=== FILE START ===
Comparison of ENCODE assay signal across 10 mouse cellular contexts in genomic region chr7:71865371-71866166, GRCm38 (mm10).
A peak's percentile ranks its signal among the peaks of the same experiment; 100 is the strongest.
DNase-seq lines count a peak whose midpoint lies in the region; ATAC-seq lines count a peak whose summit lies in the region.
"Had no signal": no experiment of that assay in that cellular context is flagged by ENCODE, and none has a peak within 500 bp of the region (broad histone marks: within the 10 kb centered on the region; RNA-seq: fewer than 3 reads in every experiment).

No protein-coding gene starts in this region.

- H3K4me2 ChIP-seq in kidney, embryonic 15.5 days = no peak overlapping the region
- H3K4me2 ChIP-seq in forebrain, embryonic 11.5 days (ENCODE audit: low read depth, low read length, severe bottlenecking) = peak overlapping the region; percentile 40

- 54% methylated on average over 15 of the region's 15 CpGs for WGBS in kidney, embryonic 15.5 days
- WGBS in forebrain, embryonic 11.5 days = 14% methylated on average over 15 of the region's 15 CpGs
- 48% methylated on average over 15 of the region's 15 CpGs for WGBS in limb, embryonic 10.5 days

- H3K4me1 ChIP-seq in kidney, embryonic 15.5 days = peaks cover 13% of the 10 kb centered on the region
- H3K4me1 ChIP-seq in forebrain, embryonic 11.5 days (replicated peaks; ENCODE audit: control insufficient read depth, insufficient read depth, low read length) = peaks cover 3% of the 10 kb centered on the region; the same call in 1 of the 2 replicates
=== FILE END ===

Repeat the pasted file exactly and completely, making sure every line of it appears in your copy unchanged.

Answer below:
Comparison of ENCODE assay signal across 10 mouse cellular contexts in genomic region chr7:71865371-71866166, GRCm38 (mm10).
A peak's percentile ranks its signal among the peaks of the same experiment; 100 is the strongest.
DNase-seq lines count a peak whose midpoint lies in the region; ATAC-seq lines count a peak whose summit lies in the region.
"Had no signal": no experiment of that assay in that cellular context is flagged by ENCODE, and none has a peak within 500 bp of the region (broad histone marks: within the 10 kb centered on the region; RNA-seq: fewer than 3 reads in every experiment).

No protein-coding gene starts in this region.

- H3K4me2 ChIP-seq in kidney, embryonic 15.5 days = no peak overlapping the region
- H3K4me2 ChIP-seq in forebrain, embryonic 11.5 days (ENCODE audit: low read depth, low read length, severe bottlenecking) = peak overlapping the region; percentile 40

- 54% methylated on average over 15 of the region's 15 CpGs for WGBS in kidney, embryonic 15.5 days
- WGBS in forebrain, embryonic 11.5 days = 14% methylated on average over 15 of the region's 15 CpGs
- 48% methylated on average over 15 of the region's 15 CpGs for WGBS in limb, embryonic 10.5 days

- H3K4me1 ChIP-seq in kidney, embryonic 15.5 days = peaks cover 13% of the 10 kb centered on the region
- H3K4me1 ChIP-seq in forebrain, embryonic 11.5 days (replicated peaks; ENCODE audit: control insufficient read depth, insufficient read depth, low read length) = peaks cover 3% of the 10 kb centered on the region; the same call in 1 of the 2 replicates